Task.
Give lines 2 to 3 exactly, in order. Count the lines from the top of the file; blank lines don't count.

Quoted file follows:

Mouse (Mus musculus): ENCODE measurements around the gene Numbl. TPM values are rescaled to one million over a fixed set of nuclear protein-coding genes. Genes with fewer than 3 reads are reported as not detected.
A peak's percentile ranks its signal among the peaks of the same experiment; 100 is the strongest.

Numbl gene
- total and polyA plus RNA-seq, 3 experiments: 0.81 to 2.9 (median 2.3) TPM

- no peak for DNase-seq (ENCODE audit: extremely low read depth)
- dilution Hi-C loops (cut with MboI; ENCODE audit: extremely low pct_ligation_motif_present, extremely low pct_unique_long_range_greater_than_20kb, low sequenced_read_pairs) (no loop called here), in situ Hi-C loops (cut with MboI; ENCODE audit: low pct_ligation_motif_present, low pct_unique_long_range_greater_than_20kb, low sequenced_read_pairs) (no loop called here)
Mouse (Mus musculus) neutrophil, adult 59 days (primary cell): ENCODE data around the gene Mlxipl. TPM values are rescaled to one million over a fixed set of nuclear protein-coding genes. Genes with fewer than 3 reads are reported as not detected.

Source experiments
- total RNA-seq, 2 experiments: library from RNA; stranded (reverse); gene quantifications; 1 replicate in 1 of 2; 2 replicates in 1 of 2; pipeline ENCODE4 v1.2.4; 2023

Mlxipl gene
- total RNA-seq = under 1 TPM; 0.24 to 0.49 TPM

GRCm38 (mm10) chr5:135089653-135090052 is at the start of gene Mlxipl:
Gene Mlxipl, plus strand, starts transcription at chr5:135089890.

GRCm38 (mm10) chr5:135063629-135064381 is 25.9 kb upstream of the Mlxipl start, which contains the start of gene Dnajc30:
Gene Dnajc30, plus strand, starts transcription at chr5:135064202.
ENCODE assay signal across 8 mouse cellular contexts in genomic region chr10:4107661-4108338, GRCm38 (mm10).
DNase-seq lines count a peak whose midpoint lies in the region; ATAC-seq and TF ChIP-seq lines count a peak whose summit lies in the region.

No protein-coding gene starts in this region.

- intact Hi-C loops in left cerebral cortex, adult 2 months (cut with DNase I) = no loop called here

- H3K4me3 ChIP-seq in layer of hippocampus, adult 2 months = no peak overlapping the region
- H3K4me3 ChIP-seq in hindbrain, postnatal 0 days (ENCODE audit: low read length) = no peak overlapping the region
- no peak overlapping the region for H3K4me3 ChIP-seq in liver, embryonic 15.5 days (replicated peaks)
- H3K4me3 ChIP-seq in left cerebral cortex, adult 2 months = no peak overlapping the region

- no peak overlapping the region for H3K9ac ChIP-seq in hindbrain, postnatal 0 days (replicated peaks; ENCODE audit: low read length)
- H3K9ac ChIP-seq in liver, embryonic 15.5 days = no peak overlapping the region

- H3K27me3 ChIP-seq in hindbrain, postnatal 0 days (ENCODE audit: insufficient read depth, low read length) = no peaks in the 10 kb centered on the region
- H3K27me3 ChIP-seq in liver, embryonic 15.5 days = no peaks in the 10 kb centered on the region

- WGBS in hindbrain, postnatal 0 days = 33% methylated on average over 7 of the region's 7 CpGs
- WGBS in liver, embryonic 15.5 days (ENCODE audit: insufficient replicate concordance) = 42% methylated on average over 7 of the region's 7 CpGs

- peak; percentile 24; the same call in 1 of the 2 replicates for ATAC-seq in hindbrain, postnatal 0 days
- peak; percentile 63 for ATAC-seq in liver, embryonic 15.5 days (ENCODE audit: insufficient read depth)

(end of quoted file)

A peak's percentile ranks its signal among the peaks of the same experiment; 100 is the strongest.

Numbl gene